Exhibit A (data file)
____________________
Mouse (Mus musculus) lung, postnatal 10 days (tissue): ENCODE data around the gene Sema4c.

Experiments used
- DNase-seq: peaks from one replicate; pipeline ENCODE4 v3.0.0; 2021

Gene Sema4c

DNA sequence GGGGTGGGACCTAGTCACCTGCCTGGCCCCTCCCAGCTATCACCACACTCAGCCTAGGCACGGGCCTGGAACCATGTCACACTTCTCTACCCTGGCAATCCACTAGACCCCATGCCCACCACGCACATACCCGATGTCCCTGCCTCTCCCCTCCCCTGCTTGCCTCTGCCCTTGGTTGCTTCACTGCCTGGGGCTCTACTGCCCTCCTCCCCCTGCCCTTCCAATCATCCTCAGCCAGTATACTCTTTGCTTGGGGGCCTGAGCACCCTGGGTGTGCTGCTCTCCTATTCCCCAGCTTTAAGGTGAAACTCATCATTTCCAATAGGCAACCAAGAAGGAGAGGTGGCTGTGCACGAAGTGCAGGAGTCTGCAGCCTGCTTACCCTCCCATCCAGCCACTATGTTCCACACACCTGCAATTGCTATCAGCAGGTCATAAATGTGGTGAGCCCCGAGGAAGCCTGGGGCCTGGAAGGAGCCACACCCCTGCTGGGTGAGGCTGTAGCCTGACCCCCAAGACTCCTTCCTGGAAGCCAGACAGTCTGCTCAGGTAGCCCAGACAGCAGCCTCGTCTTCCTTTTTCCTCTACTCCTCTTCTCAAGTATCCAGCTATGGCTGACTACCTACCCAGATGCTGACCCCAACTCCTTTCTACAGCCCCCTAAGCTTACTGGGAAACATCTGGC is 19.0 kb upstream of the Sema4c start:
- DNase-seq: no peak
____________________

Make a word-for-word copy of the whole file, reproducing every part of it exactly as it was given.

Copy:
Mouse (Mus musculus) lung, postnatal 10 days (tissue): ENCODE data around the gene Sema4c.

Experiments used
- DNase-seq: peaks from one replicate; pipeline ENCODE4 v3.0.0; 2021

Gene Sema4c

DNA sequence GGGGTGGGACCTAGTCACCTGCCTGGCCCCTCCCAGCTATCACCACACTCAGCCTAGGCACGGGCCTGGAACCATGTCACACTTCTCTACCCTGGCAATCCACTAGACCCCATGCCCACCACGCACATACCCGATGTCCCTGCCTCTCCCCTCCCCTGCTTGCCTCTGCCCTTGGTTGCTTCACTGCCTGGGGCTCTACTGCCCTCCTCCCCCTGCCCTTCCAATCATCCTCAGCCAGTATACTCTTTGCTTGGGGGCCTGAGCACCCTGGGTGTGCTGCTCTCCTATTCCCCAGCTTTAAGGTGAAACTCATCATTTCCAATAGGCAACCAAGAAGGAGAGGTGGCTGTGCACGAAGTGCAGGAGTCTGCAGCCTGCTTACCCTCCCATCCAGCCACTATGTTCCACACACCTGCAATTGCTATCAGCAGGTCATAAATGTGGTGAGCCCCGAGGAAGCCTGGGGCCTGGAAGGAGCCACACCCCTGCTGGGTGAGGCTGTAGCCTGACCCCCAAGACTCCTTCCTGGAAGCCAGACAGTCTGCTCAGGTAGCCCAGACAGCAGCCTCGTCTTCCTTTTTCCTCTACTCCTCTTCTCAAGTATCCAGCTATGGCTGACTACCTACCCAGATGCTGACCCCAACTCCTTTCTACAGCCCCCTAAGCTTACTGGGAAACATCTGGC is 19.0 kb upstream of the Sema4c start:
- DNase-seq: no peak